PHILADELPHIA (AP) — The former dean of Temple University’s business school has been charged with falsifying data to boost the school’s rankings, draw more students and vastly increase the school’s revenue.
The federal indictment unsealed Friday charges Moshe Porat, 74, with conspiracy and wire fraud for allegedly submitting phony information about its graduate business programs to U.S. News & World Report.
The information about student test scores, work experience and other data helped the Philadelphia university’s Fox School of Business claim the top-ranked spot on the magazine’s influential list of online MBA programs for several years and quadruple its enrollment.
The school charged about $60,000 for its online MBA and enrolled more than 330 students by 2017, before the scandal broke and Fox was removed from the rankings. By 2019, enrollment dropped to 106 students.
“This was not a victimless crime. The victims are students and graduates and donors to the Fox school, as well as other universities and their students that were cheated out of their legitimate rankings,” Acting U.S. Attorney Jennifer Arbittier Williams said at a news conference Friday afternoon. “When a university’s statistics and metrics are tainted by fraud, the resulting harm extends far and wide and creates a loss of faith in the value of academic institutions.”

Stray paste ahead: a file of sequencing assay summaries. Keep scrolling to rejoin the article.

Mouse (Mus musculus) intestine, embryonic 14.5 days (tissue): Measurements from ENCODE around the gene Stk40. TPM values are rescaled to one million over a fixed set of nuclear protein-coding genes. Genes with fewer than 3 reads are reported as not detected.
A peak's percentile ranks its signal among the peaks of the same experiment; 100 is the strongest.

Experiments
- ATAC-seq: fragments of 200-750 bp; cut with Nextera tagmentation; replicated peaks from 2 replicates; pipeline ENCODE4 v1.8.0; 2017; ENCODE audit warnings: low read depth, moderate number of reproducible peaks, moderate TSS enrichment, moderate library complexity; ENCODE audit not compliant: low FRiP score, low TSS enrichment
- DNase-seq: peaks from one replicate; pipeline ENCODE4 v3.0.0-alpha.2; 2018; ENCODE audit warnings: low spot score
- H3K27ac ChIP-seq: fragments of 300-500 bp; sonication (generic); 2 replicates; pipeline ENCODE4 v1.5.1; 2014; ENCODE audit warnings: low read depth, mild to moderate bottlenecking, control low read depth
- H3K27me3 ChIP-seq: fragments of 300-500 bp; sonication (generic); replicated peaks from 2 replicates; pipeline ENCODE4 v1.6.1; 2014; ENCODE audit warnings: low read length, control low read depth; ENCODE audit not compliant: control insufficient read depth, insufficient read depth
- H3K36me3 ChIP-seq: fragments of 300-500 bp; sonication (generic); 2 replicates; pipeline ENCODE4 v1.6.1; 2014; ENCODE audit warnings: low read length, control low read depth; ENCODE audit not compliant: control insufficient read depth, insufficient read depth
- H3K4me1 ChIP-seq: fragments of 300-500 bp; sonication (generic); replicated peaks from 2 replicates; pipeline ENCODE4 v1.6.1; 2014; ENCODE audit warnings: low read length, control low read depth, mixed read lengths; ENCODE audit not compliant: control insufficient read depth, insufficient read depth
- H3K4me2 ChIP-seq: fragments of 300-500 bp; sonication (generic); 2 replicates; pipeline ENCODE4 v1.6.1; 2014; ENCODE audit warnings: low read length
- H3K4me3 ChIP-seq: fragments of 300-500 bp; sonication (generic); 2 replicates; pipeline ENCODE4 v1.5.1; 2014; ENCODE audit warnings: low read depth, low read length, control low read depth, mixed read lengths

The indictment follows both a state investigation by Pennsylvania Attorney General Josh Shapiro, which led to a settlement with Temple, and an ongoing $25 million defamation lawsuit Porat filed against Temple and its president over his 2018 ouster.
Defense lawyer Michael A. Schwartz said Porat “vigorously denies” the charges and has been cooperating with federal investigators.
“Dr. Porat dedicated forty years of his life to serving Temple University, first as a faculty member, and ultimately as dean of the Fox Business School, and he did so with distinction. He looks forward to defending himself against these charges and to clearing his name,” Schwartz said in a statement.
According to the indictment, Porat ordered his staff to send inaccurate information about the program after learning that U.S. News & World Report lacked the resources to audit any of the data submitted by the schools. Two of them have also been charged in the case.
Porat served as dean from 1996 through 2018, eventually earning more than $600,000 a year. He continues to receive more than $300,000 as a tenured professor, although he has not taught since 2018, the indictment said.
He is expected to appear in court next week.